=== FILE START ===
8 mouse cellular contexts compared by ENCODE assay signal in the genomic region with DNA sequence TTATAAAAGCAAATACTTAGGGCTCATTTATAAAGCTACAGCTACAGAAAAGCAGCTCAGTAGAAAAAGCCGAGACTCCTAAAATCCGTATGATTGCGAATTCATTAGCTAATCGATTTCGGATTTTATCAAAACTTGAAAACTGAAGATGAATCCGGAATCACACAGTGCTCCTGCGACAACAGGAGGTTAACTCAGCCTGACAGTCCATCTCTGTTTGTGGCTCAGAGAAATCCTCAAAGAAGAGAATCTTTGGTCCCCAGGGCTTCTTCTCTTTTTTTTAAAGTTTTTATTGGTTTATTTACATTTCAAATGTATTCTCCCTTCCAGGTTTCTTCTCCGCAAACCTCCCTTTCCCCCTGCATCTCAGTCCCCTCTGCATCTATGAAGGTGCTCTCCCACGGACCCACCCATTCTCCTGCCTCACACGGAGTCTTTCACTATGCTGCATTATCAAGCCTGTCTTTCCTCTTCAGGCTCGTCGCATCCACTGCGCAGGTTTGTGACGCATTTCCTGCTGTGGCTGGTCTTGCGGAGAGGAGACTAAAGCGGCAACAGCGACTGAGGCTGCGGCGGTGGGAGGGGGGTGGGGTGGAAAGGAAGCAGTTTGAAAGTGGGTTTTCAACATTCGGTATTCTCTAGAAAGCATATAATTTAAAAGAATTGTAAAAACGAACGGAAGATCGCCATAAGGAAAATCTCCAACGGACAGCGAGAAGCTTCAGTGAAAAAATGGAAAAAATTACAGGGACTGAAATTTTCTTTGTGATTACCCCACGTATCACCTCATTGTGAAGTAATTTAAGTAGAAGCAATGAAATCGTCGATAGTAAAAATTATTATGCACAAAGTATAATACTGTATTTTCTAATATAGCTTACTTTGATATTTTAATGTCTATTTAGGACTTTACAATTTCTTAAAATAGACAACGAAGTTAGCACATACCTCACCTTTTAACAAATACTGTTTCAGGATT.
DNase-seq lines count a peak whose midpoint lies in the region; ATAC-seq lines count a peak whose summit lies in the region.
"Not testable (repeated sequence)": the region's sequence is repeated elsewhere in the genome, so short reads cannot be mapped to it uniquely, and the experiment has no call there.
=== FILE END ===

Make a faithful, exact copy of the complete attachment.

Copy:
8 mouse cellular contexts compared by ENCODE assay signal in the genomic region with DNA sequence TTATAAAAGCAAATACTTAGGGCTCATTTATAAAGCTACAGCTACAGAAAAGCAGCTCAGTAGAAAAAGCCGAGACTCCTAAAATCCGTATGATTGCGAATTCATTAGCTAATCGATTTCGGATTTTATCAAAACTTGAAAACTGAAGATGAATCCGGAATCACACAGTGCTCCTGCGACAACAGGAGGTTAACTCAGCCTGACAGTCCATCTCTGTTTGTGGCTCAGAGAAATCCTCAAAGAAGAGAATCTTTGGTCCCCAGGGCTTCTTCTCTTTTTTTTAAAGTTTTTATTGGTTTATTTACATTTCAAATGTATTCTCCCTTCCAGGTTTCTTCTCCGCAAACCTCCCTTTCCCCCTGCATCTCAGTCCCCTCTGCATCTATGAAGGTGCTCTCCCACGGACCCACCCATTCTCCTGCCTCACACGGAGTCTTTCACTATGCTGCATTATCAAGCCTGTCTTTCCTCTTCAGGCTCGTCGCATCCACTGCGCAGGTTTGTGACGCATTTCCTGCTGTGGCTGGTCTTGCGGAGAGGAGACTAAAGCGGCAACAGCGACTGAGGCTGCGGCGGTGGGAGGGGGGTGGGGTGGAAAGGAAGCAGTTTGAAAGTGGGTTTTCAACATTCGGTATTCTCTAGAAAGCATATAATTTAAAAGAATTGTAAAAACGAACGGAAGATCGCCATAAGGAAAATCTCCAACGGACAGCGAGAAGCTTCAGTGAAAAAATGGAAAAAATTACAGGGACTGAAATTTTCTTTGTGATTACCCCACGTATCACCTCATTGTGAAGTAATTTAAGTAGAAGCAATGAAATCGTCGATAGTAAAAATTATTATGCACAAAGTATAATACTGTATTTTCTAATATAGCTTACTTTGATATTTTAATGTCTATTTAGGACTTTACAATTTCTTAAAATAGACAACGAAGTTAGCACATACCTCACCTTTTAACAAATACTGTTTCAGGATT.
DNase-seq lines count a peak whose midpoint lies in the region; ATAC-seq lines count a peak whose summit lies in the region.
"Not testable (repeated sequence)": the region's sequence is repeated elsewhere in the genome, so short reads cannot be mapped to it uniquely, and the experiment has no call there.